On July 9, 2012, President Obama signed into law The Food and Drug Administration Safety and Innovation Act (FDASIA), S. 3187. In their news release, the EveryLife Foundation for Rare Diseases highlights a key aspect of this legislation as pertinent to SMA drug development — it will “empower [the] FDA to use all the science available for allowing surrogate endpoints in clinical trials for rare diseases to determine whether a drug is working, significantly decreasing the development time and cost.”
Please see below the news releases from the U.S. Department of Health and Human Services (HHS) and the EveryLife Foundation for Rare Diseases.
For Immediate Release
Statement from HHS Secretary Kathleen Sebelius on the signing of the Food and Drug Administration Safety and Innovation Act
Today, the President signed into law S. 3187, the “Food and Drug Administration Safety and Innovation Act.” This legislation, which passed both the House and Senate with overwhelming bipartisan majorities, will help speed safe and effective medical products to patients and maintain our Nation’s role as a leader in biomedical innovation.
S. 3187 is the culmination of the work of the administration and Congress, in partnership with patients, the pharmaceutical and medical device industries, the clinical community, and other stakeholders, to provide the Food and Drug Administration with the tools needed to continue to bring drugs and devices to market safely and quickly and promote innovation in the biomedical industry, and to help secure the jobs supported by drug and device development.
This legislation will drive timely review of new innovator drugs and medical devices, implement the program proposed in the 2013 President’s Budget to accelerate approval of lower-cost generic drugs, and fund the new approval pathway for biosimilar biologics created by the Affordable Care Act. These new programs are important to increasing patient access to affordable medicines.
S. 3187 also enhances the tools available to the FDA to combat drug shortages by requiring manufacturers of certain drugs to notify the FDA when they experience circumstances that could lead to a potential drug shortage. This is consistent with the administration’s request to Congress to complement the actions directed by the 2011 Executive Order to address this significant public health issue.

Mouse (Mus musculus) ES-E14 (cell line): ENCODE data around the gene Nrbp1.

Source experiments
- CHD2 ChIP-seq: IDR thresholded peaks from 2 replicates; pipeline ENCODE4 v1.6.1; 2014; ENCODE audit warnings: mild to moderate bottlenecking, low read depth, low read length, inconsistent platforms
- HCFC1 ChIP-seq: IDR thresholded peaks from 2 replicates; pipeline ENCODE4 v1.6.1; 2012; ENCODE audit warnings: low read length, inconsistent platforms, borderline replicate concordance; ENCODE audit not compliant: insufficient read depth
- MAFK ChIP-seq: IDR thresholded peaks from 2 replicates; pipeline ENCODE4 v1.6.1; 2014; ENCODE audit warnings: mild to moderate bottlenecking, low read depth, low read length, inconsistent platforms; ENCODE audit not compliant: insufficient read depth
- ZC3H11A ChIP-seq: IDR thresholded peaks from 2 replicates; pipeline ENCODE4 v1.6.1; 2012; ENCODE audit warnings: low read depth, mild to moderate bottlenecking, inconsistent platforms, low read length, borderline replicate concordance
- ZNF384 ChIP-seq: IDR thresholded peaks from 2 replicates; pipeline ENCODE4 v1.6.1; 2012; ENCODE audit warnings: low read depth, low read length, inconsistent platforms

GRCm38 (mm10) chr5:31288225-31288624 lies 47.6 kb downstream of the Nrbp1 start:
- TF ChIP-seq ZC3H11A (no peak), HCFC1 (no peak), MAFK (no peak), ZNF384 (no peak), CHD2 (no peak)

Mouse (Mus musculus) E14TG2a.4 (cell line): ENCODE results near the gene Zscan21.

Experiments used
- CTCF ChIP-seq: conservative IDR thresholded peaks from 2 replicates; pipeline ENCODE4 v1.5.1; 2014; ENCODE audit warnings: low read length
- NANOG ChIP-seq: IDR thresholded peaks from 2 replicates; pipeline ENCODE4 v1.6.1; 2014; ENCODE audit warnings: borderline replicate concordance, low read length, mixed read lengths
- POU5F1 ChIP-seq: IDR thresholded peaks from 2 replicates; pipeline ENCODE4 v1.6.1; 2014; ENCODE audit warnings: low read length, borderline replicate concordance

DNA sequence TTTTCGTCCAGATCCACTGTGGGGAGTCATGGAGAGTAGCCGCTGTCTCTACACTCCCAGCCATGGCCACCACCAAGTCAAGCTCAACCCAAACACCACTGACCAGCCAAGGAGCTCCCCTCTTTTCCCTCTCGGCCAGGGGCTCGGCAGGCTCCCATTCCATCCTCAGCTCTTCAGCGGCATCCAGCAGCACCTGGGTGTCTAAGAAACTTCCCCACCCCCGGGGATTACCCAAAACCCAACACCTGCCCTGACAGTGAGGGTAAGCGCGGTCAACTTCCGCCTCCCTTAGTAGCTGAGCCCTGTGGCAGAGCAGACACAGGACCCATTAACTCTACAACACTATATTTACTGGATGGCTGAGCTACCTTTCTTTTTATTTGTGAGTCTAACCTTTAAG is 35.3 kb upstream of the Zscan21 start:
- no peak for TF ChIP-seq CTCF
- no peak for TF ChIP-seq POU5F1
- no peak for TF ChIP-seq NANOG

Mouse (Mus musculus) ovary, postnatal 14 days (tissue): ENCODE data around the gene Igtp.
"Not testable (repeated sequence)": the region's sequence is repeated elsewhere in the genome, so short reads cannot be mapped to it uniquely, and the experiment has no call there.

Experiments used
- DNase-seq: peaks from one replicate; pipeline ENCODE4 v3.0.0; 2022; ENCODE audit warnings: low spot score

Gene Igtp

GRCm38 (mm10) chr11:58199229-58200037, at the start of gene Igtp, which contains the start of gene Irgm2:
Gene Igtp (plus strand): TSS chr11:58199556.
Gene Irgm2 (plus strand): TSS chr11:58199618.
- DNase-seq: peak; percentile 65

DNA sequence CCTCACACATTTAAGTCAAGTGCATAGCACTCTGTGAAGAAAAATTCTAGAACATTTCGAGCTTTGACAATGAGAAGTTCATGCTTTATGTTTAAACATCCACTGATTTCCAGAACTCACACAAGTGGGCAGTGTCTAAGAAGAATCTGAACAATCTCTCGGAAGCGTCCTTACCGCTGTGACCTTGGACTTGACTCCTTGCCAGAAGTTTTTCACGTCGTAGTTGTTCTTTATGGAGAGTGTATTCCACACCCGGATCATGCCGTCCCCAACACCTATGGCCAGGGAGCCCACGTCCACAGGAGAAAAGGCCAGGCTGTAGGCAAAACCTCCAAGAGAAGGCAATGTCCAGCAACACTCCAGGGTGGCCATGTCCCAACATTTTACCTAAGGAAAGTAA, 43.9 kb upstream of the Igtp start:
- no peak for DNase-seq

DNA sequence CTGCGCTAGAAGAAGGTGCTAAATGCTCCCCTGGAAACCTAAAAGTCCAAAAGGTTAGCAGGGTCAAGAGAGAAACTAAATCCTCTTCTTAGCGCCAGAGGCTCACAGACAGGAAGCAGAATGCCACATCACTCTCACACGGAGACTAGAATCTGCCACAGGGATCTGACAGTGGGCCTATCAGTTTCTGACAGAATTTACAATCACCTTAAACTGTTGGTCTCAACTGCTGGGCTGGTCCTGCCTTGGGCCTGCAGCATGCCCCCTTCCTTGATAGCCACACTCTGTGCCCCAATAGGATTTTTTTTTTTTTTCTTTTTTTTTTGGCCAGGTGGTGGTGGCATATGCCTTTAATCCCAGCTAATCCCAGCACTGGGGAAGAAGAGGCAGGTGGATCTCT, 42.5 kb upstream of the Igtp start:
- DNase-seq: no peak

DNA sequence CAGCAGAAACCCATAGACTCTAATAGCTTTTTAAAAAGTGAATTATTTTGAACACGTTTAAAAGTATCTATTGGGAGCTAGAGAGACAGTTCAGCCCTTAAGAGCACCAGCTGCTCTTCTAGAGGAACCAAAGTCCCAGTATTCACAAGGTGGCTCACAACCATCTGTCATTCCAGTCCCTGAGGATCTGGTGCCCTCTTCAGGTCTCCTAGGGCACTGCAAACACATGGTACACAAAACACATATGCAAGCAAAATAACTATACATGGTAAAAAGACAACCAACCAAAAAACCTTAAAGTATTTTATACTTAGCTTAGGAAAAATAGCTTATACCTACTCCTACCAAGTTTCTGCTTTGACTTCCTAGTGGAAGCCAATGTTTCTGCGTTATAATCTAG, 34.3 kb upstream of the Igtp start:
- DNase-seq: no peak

Provisions in the legislation also will help enhance the safety of the drug supply chain in an increasingly globalized market, increase incentives for the development of new antibiotics, renew mechanisms to ensure that children’s medicines are appropriately tested and labeled, and expedite the development and review of certain drugs for the treatment of serious or life-threatening diseases and conditions.
While enactment of S. 3187 marks an important moment for innovators across industry, research and clinical care settings, its most important beneficiaries are the patients and families that will be helped by the next generation of affordable medical products this bill will help to foster.
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Obama Signs FDA User Fee Legislation Bringing Hope to Rare Disease Patients
EveryLife Foundation for Rare Diseases Applauds Congress for Including Provision to Empower the FDA to Accelerate Approval of Lifesaving Treatments
July 10, 2012, Washington, DC – Yesterday President Obama signed into law The Food and Drug Administration Safety and Innovation Act (FDASIA), S. 3187, bipartisan legislation that will spur the development of lifesaving treatments for 30 million Americans suffering from rare diseases.
“We are thrilled the language to improve access to the FDA’s Accelerated Approval pathway for rare diseases has been included in FDASIA,” said Emil Kakkis, MD, President, EveryLife Foundation for Rare Diseases. “We wish to thank Representatives Cliff Stearns (R-FL) and Ed Towns (D-NY) for being champions for the rare disease community.”
Stearns and Towns first introduced Unlocking Lifesaving Treatments for Rare Diseases Act (ULTRA) to empower FDA to use all the science available for allowing surrogate endpoints in clinical trials for rare diseases to determine whether a drug is working, significantly decreasing the development time and cost. Stearns and Towns later introduced Faster Access to Specialized Treatments (FAST) Act that improved Accelerated Approval for life-threatening diseases while maintaining high safety and efficacy standards.
FDA’s Accelerated Approval has been successful in getting treatments approved for cancer and AIDS patients, but has been essentially unavailable for rare disease treatments. There are currently fewer than 400 FDA-approved treatments for nearly 7000 rare diseases. Investment and interest in development will surge for rare diseases if there is access to the Accelerated Approval pathway.
“We would not have been successful if it were not for the great work of Energy and Commerce Chairman Fred Upton (R-MI), Biotechnology Industry Organization (BIO), and more than 300 patient organizations that advocated for improving the FDA’s regulatory process,” added Kakkis.
FDASIA is the culmination of more than a year of negotiations between industry and FDA and includes the reauthorization of the drug and device user fees.
The Foundation will host its fourth Rare Disease Workshop on “Developing Guidance and Policy Recommendations for Accelerated Approval in Rare Diseases” on November 15th in Washington, D.C. FDA, NIH, industry and academic scientists are invited to participate.
The EveryLife Foundation for Rare Diseases is dedicated to accelerating biotech innovation for rare disease treatments through science-driven public policy. We can do more with the science we already have and bring life saving treatments to millions of people suffering from rare diseases.